Last year was not a good year for Compaq. Despite starting 1998 on a high note with the acquisition of Digital, the high growth the company had enjoyed over the previous five years began to slow and problems with quality, service and support have plagued the PC maker, turned computer company, through the year.
Back in March, company chief executive Eckhard Pfeiffer warned that a slowdown in US sales would affect Compaq's second quarter results. European sales were also expected to slow and when the second quarter came the company reported a massive loss of $3.6 billion, which it largely attributed to the costs associated with its purchase of Digital.
However, almost a year after the Digital acquisition business does not appear to booming for Compaq.
Recent figures from IDC showed that despite retaining its lead in the PC server market, Compaq actually lost four points of market share - most likely to Dell - in 1998 and analysts at the company predict that this is likely to continue to lose share this year.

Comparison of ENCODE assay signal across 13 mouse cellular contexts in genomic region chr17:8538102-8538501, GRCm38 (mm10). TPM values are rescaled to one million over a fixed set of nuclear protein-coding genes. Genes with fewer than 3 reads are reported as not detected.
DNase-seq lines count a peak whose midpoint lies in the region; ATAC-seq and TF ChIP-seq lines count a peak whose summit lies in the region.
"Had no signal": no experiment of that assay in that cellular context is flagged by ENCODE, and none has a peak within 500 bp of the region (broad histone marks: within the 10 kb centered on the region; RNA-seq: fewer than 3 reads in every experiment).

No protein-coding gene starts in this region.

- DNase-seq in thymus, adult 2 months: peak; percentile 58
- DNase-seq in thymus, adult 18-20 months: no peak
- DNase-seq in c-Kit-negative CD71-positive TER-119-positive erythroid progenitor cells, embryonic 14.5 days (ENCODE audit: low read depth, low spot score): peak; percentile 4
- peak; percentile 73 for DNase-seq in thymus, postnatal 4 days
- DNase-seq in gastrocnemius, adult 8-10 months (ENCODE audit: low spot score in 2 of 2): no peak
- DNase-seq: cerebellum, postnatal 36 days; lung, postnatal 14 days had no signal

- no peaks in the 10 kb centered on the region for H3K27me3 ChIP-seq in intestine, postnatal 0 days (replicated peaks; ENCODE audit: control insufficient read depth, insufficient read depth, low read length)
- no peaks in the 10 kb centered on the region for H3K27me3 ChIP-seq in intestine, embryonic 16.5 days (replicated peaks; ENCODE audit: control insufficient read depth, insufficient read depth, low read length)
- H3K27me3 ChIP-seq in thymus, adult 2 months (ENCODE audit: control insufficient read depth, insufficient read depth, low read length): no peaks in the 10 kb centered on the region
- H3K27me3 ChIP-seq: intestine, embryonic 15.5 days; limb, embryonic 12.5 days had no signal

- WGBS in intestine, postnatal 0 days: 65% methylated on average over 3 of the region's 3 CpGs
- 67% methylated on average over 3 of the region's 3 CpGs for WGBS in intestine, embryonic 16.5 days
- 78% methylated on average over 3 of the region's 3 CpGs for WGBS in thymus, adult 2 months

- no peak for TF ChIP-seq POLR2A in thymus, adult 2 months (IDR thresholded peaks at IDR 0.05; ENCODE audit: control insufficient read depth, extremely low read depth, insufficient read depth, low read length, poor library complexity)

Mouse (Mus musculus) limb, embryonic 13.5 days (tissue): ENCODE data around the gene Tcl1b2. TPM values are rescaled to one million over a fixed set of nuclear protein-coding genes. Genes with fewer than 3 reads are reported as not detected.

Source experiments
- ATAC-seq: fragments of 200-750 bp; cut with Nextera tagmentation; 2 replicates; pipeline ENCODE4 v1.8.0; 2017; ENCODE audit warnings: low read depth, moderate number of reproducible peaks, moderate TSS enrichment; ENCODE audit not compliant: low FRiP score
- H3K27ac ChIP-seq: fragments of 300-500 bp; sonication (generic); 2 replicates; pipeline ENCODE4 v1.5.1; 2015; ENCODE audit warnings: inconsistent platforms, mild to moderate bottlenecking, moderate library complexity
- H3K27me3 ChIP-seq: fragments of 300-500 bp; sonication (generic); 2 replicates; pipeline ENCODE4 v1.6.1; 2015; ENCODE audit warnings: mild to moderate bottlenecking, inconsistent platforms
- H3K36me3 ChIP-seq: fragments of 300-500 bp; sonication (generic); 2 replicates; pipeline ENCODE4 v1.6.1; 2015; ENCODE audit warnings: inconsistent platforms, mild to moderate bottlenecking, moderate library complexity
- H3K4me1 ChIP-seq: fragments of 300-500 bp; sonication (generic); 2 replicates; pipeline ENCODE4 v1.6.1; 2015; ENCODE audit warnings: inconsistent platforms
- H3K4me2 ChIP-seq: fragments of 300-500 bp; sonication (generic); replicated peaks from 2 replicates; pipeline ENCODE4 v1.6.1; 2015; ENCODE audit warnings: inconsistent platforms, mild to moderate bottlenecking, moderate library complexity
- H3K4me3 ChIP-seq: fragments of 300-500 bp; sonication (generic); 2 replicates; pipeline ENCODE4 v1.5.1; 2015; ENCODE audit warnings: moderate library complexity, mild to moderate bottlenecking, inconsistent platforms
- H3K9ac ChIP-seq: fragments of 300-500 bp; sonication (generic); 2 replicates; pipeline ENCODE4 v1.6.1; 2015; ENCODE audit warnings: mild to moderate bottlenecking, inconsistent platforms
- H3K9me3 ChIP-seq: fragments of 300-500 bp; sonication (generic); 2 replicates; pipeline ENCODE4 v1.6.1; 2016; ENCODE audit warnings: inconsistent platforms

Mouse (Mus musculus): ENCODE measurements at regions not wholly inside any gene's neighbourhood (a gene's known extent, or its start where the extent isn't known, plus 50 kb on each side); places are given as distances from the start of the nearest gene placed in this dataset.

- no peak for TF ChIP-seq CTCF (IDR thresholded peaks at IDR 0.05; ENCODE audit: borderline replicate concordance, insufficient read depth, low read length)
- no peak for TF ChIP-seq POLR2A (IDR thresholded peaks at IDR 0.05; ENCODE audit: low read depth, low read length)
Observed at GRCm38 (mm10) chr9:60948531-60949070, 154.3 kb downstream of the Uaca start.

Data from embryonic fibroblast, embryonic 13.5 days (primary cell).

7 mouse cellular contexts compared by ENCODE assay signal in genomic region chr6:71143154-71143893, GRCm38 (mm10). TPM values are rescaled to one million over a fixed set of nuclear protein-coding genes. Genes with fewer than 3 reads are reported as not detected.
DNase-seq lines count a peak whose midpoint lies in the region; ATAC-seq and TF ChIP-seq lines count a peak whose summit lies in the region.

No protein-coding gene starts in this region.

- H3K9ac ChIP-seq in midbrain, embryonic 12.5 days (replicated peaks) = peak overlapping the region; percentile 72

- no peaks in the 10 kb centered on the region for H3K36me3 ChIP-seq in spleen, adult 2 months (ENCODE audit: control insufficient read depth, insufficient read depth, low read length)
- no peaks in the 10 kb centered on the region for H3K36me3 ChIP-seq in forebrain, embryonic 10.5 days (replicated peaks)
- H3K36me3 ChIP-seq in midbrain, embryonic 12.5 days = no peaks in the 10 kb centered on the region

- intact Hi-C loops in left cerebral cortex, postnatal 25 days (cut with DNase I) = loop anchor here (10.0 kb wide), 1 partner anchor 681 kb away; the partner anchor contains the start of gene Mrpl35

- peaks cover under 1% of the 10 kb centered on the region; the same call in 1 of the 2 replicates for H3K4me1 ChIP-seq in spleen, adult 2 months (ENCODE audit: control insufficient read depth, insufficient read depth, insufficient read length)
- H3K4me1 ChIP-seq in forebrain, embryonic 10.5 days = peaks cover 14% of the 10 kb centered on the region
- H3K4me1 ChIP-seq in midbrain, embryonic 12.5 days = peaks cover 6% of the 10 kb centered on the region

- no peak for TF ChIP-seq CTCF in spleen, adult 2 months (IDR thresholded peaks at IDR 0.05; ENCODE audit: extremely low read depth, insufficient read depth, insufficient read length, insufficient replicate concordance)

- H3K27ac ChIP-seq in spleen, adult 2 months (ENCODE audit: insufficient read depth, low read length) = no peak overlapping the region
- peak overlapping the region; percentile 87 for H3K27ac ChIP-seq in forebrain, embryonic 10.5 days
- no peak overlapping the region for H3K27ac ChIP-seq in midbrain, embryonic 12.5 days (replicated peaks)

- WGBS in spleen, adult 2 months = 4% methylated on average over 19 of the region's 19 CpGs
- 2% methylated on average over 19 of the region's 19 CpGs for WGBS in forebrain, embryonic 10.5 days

Only days after IDC's report, yet another blow to Compaq has come in the form of a damming customer satisfaction survey from US based Technology Business Research(TBR)
The report, which was based on feedback from 300 Fortune 1000 IT managers in companies with an average of 24,000 employees, reveals that Compaq customers were less than satisfied with the company's offerings throughout the course of last year. The report ranked customer satisfaction with vendor's offerings across notebooks, desktops and Intel servers.
Quality of Compaq's notebooks is still failing users' expectations. This is not the first time that Compaq has experienced problems with its notebooks. Back in June 1997, research analyst Gartner placed the company's Armada notebooks on its Problem Watch status and in the same year another research company, Sherwood, conducted a customer satisfaction report on which Compaq was placed last.
TBR's report states that although the company has improved its price/performance issues and delivery time, they are still underperforming on both overall quality and long term reliability.